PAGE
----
And so it is Lent again. A time of waiting, and preparation, and, if we allow time - for introspection.
This past Wednesday was the first day of Lent, and we took a family friend visiting from Toronto to the Lenten Evening service at our church. We meet in the chapel; it is a simple setting, with singing from the children's choir, and a homily reflection on the meaning of Lent.
At the end of the service all are invited forward to receive the imposition of ashes and communion. As preparation was made for this, two women of our congregation stood and moved forward. They had been given the task of placing the sign of the cross in ash on our foreheads, as we each came forward in the chapel, before we received communion.
And suddenly it hit me. This was the perfect choice. I have known both of these women for a while, and as their friend, I also know their stories. They are both remarkable. Their lives contrast mine. They have struggled, I have had it easy; they have found God in remarkable ways, my way to God has been much more simple, and well, boring.
Tough Choices, Courageous Woman
One of these women is a single mom. We will call her Mary. When she was younger, like lots of us, she made some bad decisions in life, and has spent a number of years recovering. Some days don't feel like recovery. She has raised a daughter on her own, a girl who is now 17 or so, and is doing alright. There are still tough times, and everything has not always worked out perfectly. It has been a challenge every step of the way.
Several years ago, in near mid-life, Mary sensed that God might be calling her to a completely unusual challenge - service as a military chaplain. She is now working part time in this role, attending seminary, and plans on entering this professional full time in the near future.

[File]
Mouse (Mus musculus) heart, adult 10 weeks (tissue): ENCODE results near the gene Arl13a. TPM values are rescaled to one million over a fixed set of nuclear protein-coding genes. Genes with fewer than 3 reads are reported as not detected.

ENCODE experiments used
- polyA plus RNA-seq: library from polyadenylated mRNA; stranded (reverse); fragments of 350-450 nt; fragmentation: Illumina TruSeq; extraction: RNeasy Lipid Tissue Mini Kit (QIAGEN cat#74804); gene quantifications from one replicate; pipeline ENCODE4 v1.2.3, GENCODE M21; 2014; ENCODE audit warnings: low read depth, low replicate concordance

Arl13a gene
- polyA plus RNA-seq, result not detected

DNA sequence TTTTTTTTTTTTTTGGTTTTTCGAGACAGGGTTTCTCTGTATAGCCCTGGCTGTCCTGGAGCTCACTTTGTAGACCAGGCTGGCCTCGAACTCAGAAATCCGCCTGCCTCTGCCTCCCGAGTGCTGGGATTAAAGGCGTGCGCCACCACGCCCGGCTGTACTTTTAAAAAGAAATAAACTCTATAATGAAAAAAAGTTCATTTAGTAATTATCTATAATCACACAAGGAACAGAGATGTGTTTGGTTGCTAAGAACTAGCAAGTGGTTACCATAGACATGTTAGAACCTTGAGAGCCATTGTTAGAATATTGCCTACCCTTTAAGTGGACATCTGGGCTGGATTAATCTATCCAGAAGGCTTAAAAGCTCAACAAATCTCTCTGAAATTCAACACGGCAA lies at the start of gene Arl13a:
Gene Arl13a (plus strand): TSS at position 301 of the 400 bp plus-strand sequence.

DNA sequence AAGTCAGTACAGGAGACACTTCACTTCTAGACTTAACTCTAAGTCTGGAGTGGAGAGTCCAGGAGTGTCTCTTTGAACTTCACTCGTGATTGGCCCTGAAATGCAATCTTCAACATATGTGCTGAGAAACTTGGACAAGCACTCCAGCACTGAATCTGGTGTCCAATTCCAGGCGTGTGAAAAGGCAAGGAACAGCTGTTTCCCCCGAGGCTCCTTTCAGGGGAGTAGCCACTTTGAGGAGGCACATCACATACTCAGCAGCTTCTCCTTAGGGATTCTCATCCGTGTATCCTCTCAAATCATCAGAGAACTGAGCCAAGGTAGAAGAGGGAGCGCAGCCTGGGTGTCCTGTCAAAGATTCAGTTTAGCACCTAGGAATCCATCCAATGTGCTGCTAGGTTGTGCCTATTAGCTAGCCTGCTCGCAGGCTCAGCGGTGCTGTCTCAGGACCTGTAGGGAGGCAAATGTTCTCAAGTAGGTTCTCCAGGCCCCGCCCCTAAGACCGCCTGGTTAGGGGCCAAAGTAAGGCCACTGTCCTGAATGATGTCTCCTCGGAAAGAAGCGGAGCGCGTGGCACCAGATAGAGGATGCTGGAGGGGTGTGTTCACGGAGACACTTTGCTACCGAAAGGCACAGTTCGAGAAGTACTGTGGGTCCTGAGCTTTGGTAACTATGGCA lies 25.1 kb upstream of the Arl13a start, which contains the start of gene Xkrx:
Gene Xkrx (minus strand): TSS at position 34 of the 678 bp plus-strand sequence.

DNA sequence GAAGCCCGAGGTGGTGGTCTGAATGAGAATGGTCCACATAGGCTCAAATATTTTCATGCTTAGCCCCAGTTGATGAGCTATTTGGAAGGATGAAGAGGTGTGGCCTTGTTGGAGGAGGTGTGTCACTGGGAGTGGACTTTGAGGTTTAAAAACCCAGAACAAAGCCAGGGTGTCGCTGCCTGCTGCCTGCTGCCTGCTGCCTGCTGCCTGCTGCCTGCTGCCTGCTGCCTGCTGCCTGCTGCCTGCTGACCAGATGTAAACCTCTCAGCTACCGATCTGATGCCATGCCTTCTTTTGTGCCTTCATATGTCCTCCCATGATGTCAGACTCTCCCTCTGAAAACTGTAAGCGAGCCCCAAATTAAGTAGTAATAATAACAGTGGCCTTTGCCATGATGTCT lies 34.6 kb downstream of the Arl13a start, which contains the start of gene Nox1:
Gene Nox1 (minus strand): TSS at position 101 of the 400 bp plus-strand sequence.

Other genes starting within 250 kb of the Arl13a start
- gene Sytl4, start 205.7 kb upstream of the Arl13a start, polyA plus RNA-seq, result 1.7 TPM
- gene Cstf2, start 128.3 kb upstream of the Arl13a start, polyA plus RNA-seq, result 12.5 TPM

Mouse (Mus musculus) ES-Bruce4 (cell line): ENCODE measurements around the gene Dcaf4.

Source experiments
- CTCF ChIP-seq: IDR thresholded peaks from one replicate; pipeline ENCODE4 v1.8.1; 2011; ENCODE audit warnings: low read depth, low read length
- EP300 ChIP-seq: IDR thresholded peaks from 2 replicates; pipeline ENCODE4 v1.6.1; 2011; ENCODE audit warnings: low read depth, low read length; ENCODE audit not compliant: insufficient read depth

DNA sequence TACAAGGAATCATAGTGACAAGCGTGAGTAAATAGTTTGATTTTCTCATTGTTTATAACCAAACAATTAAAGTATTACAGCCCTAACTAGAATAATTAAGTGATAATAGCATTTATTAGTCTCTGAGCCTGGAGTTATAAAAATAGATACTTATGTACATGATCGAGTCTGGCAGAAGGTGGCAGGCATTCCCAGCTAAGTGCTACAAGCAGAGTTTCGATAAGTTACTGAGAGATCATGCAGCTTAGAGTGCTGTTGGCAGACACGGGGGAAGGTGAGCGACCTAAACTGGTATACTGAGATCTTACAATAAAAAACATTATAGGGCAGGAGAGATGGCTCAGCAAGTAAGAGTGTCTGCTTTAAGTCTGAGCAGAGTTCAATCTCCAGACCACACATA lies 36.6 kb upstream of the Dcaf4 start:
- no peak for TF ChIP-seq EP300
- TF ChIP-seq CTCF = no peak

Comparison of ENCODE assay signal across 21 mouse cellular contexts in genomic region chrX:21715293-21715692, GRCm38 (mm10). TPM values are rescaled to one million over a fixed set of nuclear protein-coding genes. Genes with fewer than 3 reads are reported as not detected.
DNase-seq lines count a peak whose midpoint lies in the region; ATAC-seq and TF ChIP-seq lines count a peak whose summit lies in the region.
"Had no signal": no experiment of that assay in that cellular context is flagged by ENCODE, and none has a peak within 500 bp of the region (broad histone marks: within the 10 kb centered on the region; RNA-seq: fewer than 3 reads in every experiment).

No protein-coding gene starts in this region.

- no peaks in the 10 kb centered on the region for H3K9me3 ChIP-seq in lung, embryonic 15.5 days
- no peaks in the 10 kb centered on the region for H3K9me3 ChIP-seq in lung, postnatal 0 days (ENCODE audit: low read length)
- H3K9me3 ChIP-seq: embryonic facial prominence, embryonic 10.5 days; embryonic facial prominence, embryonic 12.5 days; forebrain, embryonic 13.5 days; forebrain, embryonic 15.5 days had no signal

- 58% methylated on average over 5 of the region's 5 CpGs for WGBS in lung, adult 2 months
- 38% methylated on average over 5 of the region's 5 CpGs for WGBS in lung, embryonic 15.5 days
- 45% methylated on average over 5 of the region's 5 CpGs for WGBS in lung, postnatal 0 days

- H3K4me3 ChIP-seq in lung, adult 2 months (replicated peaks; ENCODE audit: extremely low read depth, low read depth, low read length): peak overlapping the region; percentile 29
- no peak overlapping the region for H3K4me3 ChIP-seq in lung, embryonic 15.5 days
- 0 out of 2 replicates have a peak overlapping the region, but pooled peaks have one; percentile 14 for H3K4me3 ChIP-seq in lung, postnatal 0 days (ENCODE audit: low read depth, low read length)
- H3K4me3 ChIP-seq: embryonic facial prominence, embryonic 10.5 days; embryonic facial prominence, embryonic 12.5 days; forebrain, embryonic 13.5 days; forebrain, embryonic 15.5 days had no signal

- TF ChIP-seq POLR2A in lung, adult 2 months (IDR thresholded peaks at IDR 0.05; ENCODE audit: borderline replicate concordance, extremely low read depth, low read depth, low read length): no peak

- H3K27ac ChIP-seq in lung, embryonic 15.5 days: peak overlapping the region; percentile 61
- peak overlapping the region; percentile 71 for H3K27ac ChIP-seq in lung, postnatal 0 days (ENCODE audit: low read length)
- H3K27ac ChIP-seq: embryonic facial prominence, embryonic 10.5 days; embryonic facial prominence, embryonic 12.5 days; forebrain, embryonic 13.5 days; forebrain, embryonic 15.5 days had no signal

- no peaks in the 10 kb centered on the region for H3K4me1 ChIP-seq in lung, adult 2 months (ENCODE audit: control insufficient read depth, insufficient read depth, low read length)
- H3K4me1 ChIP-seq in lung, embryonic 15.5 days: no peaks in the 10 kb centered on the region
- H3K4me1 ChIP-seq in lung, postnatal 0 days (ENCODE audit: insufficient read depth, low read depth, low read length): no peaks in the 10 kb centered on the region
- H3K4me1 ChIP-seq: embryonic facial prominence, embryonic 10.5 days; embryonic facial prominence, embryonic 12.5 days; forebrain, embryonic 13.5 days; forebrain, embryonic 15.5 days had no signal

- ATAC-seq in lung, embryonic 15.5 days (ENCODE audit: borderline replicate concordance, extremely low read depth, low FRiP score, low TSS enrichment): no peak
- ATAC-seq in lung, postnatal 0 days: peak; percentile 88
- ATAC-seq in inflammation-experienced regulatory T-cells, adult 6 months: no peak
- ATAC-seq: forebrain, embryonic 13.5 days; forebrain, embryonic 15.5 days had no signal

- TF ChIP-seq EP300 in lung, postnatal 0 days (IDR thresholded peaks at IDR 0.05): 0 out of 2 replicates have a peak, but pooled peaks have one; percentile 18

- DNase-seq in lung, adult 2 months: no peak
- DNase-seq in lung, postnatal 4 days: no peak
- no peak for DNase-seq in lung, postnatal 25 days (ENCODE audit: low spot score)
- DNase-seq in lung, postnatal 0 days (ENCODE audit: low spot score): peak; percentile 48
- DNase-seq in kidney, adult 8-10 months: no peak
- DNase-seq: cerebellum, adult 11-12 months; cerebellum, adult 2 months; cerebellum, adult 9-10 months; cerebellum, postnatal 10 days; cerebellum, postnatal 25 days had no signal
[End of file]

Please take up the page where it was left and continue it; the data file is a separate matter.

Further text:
Mary's journey is the story of a life redeemed.
Pastor's Daughter, Becoming a Pastor
The other woman we will call Susan. She is the daughter of a pastor. When she was 16 years old, out of a sense of emptiness and with a troubled heart, she told her father that she no longer believed in Jesus. Religion was a farce.
Since she was a great student, she did fine in high school, and went to an Ivy League college. After graduation she became involved in community organizing and politics. Very important politics. At the same time, she also developed an addiction to drugs. She dabbled in Eastern religions, and attempted rehab. It was not working well, and one night, she decided to ditch the intake rehab program she was attending. So, she called a cab to take her away.
As it turns out, an angel was driving that cab. He was a Christ follower, listened to Susan's story, and told her God wanted her to return to that rehab program right away, and get her butt back in therapy.
To make a long story shorter, other people were praying for Susan during her struggles. She found her way home to God. Today, she also is in seminary, preparing for a life of ministry to others.
Hers is the story of a life rescued.
Bread, Wine, Ashes
Some think that God is dead, and lives of faith are merely manifestations of insecurity. But, last Wednesday, as we all stood in a line, waiting for a mark on our foreheads, and a little bit of bread dipped in wine, I thought differently.
I saw, standing before me, two lives, transformed.
...for dust you are
and to dust you will return.